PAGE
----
Turks under 14 venture out for four hours as virus rules ease
According to an Interior Ministry circular sent to governor’s offices across Turkey, people aged 14 and under were granted the chance to go outside on May 13 between 11.00 a.m. and 15.00 p.m. local time.
People under 20, who are also subject to a curfew, will be allowed outside for a similar period later this week on May 15 for four hours.
Many children across Turkey grabbed their bikes and roller skates and hit the parks and streets while enjoying the sunny weather.
“As the education went online, the youth and the children carried their daily routines to their homes. Some impacts of being able to go outside might be observed in [people] aged between 0 and 14, who have been attempting to get used to the new living conditions for a while,” psychologist Cansu Güney told state-run Anadolu Agency.
President Recep Tayyip Erdoğan on April 3 announced the partial curfew for citizens under 20. Erdoğan had set a curfew restricting those younger than 20 from leaving their homes unless absolutely necessary.
As part of a rolling program of reduced controls, they are now allowed out for four hours.
People aged 65 and over were subjected to a stay-at home curfew on March 21. They were also granted permission to go outside on May 10. The relaxed curfew for those over 65 came during the fifth weekend of lockdowns in Turkey’s largest cities.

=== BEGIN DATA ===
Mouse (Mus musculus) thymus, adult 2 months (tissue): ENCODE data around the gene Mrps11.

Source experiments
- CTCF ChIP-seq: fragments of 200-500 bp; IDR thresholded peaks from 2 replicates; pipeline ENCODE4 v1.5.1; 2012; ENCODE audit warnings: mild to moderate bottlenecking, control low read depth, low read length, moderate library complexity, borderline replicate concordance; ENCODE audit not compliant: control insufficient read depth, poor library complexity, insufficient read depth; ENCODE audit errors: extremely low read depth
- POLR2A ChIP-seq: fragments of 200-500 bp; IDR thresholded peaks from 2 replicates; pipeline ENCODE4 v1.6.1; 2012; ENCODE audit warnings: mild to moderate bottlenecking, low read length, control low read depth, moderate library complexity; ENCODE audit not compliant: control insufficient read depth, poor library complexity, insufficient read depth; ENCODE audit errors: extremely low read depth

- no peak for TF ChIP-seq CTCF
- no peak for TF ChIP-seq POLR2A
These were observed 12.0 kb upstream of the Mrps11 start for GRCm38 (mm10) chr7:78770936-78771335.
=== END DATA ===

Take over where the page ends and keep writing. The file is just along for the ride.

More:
As the number of new cases dropped, the government announced a “normalization plan” while warning of tougher measures should the number of infections rebound.
Entry and exit restrictions were lifted for nine more provinces where the outbreak has been brought under control. They remain in place for 15 other provinces, including Istanbul and Ankara.
May 11 also saw the opening shopping malls, barber shops and beauty salons under new social distancing restrictions. Domestic and some international flights will resume at the end of May.
After recording its first coronavirus case on March 11, Turkey shut down entertainment venues, sports facilities and imposed travel bans.
However, a widespread curfew has not been put in place to protect the country’s economic output.